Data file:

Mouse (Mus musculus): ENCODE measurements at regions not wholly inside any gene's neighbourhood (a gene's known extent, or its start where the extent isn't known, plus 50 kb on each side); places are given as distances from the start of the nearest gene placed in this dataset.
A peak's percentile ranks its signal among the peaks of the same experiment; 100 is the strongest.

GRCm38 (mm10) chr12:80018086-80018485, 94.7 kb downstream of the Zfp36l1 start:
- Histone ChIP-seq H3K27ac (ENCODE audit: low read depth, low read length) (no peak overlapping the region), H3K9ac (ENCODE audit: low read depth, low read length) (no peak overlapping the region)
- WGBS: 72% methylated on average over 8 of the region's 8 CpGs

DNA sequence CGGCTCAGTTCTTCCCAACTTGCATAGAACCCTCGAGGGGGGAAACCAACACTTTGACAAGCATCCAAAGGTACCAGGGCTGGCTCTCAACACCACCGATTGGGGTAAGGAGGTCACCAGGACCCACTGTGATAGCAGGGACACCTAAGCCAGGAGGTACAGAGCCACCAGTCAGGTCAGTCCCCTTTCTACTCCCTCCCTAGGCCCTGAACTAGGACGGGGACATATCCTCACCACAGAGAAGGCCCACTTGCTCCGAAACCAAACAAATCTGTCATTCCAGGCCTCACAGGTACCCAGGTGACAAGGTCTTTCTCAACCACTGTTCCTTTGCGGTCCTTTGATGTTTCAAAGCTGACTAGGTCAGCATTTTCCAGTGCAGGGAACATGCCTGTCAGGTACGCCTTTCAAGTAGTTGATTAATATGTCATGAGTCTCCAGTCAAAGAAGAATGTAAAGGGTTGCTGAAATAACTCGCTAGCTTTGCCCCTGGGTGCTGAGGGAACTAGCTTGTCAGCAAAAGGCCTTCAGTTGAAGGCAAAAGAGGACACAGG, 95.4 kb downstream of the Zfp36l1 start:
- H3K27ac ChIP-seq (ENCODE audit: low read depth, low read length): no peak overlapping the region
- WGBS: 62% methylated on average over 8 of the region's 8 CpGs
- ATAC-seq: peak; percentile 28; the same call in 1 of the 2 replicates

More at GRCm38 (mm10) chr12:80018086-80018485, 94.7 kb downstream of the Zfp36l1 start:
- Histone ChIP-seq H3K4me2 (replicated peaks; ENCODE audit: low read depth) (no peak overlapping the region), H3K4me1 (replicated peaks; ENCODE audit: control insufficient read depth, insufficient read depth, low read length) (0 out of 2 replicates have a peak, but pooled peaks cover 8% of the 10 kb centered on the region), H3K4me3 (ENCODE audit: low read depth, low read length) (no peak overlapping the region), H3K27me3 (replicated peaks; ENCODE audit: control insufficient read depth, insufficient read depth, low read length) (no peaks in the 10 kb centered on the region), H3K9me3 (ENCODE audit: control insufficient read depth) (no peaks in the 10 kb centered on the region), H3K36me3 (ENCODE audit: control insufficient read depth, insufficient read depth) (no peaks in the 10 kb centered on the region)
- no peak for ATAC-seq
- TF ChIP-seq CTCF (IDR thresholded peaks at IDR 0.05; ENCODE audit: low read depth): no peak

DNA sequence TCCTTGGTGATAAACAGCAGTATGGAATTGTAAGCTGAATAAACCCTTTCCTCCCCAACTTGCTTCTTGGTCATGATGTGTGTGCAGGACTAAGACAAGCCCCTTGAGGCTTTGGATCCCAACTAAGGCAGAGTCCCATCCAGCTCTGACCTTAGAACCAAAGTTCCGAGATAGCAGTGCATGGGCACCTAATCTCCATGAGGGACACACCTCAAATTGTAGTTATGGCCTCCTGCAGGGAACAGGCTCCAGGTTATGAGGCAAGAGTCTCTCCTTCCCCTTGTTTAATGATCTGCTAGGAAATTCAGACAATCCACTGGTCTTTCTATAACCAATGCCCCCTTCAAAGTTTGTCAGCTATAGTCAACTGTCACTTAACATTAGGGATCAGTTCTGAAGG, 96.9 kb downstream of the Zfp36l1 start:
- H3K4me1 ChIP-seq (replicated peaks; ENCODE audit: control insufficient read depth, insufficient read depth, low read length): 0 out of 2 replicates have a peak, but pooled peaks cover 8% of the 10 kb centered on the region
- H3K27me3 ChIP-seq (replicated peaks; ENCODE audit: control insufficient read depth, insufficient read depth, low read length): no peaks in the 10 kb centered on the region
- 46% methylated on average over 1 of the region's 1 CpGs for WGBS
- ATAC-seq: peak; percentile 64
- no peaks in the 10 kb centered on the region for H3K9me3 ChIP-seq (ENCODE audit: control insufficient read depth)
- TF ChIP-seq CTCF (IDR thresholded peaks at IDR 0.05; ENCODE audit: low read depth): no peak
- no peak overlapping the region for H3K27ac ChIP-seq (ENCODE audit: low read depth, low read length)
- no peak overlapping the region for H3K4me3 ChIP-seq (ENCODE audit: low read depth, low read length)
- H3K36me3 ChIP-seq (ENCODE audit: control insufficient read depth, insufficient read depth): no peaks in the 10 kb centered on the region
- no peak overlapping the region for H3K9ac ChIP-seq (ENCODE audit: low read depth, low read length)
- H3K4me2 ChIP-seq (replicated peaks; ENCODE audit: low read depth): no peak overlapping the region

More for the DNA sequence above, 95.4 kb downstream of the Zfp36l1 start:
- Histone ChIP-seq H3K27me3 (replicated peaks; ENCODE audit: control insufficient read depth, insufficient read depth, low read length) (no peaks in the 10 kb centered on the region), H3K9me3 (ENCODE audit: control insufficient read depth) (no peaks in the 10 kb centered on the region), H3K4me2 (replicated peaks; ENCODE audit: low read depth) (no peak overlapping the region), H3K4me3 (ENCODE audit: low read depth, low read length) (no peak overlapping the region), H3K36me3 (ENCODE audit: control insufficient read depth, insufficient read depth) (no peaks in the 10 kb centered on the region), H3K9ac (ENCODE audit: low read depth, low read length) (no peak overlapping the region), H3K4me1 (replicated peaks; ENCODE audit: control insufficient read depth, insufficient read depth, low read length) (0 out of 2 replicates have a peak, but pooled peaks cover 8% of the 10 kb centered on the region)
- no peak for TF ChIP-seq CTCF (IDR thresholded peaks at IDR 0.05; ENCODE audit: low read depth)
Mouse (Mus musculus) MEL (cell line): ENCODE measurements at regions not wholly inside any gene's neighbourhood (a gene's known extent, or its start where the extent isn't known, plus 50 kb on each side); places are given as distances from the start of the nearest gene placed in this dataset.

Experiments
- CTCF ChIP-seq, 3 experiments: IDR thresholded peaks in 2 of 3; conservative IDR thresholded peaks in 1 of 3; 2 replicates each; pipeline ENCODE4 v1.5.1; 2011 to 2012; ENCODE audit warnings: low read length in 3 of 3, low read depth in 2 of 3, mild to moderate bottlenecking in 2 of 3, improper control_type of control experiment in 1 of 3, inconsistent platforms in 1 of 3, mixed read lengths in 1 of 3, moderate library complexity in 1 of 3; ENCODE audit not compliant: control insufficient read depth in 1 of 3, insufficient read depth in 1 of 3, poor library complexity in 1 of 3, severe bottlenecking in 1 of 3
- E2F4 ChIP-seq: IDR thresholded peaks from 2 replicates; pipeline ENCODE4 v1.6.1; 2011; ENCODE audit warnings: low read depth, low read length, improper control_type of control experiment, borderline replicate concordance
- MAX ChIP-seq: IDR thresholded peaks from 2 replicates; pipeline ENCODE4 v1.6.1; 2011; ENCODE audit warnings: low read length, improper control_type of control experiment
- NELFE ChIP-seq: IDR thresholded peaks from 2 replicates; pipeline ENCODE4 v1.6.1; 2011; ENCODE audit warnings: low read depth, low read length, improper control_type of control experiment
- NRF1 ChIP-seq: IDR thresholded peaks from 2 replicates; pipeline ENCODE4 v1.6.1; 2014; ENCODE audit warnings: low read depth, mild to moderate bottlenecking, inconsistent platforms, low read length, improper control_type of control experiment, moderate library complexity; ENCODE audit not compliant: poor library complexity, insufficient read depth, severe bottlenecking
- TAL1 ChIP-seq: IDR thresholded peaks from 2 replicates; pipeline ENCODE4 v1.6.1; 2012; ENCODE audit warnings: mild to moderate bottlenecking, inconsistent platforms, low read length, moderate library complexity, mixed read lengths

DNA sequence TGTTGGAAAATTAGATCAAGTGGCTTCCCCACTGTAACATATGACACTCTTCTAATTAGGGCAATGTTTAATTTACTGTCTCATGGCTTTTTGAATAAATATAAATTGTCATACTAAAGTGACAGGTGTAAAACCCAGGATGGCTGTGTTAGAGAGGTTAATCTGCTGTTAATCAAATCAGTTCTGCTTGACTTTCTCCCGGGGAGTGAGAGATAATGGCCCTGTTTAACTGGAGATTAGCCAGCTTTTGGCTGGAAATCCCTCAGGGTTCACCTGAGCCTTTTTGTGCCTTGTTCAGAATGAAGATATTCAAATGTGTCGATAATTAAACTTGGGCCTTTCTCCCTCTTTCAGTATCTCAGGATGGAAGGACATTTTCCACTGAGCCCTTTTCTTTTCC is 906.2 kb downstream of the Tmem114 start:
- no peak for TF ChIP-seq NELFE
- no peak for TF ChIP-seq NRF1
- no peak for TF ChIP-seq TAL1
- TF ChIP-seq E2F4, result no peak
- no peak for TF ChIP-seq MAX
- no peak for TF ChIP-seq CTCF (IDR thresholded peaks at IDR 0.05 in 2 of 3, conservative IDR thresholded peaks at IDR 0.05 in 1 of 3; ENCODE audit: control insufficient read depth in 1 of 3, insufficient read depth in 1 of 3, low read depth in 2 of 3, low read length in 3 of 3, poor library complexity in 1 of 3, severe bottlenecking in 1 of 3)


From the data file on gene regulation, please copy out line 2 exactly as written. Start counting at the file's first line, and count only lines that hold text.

A peak's percentile ranks its signal among the peaks of the same experiment; 100 is the strongest.